Governments and companies need to address the risks of artificial intelligence head on if they are to reap the benefits, British Prime Minister Rishi Sunak will say in a speech on Thursday, ahead of the first global AI Safety Summit next week.
Britain is bringing together AI companies, political leaders and experts at Bletchley Park on Nov. 1-2 to discuss what some see as an existential danger posed by AI, with an aim of building an international consensus on its safe development.
Sunak wants Britain to be a global leader in AI safety, carving out a role after Brexit between the competing economic blocs of the United States, China and the European Union in the rapidly growing technology.
Around 100 participants will discuss subjects including the unpredictable advances of AI and the potential for humans to lose control of it, according to the agenda.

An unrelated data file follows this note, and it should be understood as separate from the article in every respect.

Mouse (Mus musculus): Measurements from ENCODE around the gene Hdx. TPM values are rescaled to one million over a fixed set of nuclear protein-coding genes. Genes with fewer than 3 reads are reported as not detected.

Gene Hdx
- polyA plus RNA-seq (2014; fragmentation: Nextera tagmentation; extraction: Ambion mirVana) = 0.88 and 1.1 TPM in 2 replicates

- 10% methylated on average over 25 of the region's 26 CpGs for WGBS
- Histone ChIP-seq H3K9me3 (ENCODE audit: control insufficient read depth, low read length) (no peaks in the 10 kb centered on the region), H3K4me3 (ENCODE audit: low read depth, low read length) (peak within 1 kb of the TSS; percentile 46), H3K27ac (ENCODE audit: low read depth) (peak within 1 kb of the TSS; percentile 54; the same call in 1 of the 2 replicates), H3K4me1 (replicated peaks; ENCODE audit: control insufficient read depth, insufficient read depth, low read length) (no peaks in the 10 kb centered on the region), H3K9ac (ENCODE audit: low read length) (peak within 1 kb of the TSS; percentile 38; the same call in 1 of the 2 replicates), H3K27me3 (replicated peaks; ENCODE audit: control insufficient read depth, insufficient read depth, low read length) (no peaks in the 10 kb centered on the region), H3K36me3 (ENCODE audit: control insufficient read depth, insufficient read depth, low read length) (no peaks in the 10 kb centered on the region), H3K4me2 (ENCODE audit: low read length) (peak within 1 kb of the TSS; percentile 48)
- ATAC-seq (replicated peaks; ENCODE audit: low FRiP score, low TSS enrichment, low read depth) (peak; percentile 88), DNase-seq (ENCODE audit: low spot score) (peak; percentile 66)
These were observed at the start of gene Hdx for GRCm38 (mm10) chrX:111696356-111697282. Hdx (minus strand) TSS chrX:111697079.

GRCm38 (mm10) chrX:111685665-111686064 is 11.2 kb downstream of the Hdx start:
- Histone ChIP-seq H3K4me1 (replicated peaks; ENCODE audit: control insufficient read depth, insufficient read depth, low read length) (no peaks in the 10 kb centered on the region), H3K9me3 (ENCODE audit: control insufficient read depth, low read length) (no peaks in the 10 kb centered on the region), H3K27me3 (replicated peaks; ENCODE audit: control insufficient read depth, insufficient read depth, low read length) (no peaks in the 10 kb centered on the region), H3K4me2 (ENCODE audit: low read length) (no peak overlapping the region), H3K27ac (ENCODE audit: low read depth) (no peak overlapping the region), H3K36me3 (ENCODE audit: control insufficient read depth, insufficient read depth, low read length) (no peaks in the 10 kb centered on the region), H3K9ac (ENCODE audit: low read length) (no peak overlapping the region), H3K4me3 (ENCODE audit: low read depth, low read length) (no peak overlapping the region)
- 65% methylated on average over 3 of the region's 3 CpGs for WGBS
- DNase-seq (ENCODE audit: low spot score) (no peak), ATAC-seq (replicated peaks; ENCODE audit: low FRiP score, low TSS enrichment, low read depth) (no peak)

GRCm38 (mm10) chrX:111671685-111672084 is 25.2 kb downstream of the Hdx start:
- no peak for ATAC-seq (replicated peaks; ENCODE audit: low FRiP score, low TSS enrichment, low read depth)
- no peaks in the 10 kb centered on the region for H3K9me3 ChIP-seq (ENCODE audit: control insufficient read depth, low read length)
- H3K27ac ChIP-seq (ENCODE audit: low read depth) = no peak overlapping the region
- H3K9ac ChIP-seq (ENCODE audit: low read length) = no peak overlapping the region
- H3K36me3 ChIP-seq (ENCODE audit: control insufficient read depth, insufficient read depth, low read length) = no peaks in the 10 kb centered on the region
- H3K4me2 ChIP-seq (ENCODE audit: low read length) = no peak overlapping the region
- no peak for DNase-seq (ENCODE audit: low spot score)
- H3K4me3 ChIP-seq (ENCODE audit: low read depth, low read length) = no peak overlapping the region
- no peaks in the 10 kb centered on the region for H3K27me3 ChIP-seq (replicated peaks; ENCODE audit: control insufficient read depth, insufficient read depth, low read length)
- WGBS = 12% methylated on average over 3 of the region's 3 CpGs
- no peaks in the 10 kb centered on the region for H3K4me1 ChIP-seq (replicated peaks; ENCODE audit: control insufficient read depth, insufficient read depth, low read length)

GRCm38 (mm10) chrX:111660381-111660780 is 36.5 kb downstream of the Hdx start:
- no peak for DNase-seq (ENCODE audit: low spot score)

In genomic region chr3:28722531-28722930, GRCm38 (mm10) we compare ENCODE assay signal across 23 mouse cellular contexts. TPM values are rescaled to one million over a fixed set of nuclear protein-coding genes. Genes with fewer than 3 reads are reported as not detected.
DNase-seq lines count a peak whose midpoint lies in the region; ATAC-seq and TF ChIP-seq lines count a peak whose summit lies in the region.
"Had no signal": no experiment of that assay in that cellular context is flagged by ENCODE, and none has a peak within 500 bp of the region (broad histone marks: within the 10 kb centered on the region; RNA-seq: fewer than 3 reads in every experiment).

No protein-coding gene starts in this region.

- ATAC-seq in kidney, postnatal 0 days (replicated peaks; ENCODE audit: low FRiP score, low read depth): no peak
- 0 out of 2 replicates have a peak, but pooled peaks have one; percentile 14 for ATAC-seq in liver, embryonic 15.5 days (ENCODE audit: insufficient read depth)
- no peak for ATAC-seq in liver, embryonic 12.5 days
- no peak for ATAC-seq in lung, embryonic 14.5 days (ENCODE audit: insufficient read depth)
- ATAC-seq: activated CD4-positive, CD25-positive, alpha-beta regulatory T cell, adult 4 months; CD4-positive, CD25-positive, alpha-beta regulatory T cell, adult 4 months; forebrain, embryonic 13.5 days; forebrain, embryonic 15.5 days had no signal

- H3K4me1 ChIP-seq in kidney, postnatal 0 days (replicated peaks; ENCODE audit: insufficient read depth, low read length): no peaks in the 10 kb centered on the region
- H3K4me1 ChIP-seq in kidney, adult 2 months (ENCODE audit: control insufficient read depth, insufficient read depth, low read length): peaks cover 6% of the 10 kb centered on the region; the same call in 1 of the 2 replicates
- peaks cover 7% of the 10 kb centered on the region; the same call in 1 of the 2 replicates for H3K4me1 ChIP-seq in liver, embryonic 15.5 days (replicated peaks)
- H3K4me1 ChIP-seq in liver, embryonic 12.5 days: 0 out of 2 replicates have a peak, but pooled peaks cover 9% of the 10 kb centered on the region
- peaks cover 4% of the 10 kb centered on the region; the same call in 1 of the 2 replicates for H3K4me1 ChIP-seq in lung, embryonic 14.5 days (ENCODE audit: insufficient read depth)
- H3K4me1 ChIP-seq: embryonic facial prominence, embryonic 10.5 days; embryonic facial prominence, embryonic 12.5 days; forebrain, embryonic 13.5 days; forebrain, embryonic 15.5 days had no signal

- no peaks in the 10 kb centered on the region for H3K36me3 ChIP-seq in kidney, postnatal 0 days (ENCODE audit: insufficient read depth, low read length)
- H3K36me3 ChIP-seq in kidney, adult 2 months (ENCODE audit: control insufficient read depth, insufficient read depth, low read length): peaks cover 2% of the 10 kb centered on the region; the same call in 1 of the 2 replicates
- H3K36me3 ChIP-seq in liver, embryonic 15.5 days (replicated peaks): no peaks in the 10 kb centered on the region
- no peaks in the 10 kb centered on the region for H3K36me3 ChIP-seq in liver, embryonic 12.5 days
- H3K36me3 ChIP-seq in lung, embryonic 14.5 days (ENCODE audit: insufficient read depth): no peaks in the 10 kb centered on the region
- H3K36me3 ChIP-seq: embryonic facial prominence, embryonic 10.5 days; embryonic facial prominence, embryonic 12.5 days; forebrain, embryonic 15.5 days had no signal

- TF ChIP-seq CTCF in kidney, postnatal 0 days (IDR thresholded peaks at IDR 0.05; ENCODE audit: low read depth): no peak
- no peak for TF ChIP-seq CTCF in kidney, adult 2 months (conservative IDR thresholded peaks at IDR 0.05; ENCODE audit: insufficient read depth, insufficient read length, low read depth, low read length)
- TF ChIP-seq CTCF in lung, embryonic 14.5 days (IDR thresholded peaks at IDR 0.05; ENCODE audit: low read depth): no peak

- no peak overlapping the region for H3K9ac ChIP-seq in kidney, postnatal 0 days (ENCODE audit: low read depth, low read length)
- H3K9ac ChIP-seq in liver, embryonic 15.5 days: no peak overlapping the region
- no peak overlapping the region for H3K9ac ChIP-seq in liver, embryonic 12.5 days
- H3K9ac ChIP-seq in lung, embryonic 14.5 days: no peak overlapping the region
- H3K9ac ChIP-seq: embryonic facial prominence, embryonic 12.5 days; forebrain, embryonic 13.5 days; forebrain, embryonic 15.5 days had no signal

Sunak will say that while AI will boost economic growth, advance human capability and solve problems once thought beyond us, it also brings new dangers and new fears.
“The responsible thing for me to do is to address those fears head on, giving you the peace of mind that we will keep you safe, while making sure you and your children have all the opportunities for a better future that AI can bring,” he will say, according to extracts released by his office.
The UK government will also publish a report on “frontier” AI, the cutting-edge general-purpose models that the summit will focus on.
The report will inform discussions about risks such as societal harms, misuse and loss of control, the government said.
US Vice President Kamala Harris and Google DeepMind CEO Demis Hassabis are on the guest list.
China is expected to attend, according to a Financial Times report, while European Commission Vice President Vera Jourova has received an invitation.
Leaders of the Group of Seven (G7) economies, comprising Canada, France, Germany, Italy, Japan, Britain, the United States and the European Union, in May called for adoption of standards to create trustworthy AI and to set up a ministerial forum dubbed the Hiroshima AI process.